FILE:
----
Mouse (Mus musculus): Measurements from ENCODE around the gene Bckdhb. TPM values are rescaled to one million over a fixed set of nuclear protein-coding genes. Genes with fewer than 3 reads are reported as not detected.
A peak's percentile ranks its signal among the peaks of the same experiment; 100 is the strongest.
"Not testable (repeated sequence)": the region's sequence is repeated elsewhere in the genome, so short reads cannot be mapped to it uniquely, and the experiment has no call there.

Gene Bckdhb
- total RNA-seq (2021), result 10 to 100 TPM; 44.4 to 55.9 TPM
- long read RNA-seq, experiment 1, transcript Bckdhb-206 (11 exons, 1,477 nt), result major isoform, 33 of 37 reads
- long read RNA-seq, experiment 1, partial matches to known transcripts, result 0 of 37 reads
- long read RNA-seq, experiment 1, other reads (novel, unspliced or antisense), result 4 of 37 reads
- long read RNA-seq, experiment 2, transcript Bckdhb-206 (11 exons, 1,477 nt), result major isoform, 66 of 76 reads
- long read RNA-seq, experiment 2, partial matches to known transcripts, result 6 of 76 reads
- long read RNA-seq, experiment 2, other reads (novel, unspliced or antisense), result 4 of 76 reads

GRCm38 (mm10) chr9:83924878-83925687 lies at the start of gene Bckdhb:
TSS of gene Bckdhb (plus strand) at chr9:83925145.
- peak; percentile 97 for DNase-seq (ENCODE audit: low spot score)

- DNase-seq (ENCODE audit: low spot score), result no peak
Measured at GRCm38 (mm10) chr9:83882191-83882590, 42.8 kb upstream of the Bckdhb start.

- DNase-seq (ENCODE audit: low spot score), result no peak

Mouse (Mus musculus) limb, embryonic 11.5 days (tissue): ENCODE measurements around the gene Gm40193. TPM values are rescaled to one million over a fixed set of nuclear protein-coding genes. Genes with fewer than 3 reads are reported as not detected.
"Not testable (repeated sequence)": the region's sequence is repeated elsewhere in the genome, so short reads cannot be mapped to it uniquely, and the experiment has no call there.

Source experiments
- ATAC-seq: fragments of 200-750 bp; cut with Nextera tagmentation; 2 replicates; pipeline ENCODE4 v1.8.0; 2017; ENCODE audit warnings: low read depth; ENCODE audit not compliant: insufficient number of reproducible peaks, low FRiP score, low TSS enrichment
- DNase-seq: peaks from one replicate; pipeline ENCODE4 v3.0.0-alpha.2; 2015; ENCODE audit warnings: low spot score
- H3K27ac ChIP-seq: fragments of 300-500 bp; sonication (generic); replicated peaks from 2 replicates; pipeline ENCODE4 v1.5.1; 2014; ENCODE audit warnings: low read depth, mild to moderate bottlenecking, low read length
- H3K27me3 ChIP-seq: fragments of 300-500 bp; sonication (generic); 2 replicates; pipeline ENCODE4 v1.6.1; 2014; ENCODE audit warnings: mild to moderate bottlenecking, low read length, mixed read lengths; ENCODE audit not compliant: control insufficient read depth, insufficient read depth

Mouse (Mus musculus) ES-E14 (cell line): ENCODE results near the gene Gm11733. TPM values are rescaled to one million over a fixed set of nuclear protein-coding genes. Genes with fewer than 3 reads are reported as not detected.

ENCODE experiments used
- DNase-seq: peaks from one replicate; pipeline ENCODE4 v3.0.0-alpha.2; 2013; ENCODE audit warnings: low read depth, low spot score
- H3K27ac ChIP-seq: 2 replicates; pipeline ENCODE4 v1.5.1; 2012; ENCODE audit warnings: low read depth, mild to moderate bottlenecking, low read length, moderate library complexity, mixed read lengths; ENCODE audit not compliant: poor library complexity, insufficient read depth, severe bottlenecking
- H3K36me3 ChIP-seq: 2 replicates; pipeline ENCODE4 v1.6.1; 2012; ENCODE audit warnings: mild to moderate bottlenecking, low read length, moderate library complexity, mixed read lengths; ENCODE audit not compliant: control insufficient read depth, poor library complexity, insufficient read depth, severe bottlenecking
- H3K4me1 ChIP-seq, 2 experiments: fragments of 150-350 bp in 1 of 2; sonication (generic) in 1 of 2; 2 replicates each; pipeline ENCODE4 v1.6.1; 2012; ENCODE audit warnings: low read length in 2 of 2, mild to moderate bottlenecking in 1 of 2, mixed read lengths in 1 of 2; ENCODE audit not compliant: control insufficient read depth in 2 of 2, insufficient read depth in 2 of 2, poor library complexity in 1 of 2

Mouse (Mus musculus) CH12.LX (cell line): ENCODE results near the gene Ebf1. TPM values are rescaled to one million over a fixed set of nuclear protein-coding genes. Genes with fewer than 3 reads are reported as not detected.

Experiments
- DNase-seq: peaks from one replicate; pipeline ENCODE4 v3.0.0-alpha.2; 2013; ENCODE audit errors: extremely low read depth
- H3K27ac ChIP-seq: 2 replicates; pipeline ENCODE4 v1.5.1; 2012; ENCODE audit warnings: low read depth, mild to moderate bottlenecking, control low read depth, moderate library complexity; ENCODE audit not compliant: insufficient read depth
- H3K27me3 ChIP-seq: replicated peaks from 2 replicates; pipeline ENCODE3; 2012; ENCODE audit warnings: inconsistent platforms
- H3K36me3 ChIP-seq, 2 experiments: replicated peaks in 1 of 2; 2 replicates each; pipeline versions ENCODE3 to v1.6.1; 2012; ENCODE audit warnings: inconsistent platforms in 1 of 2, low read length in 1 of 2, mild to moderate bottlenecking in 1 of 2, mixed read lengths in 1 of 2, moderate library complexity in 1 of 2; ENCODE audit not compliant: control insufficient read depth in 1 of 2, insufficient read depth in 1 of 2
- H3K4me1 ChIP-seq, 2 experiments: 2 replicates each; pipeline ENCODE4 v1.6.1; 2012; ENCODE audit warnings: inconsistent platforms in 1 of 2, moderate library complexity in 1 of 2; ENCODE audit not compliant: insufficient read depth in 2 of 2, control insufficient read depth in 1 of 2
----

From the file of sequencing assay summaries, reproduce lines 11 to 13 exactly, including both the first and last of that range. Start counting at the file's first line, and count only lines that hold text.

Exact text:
- long read RNA-seq, experiment 2, other reads (novel, unspliced or antisense), result 4 of 76 reads

GRCm38 (mm10) chr9:83924878-83925687 lies at the start of gene Bckdhb:
TSS of gene Bckdhb (plus strand) at chr9:83925145.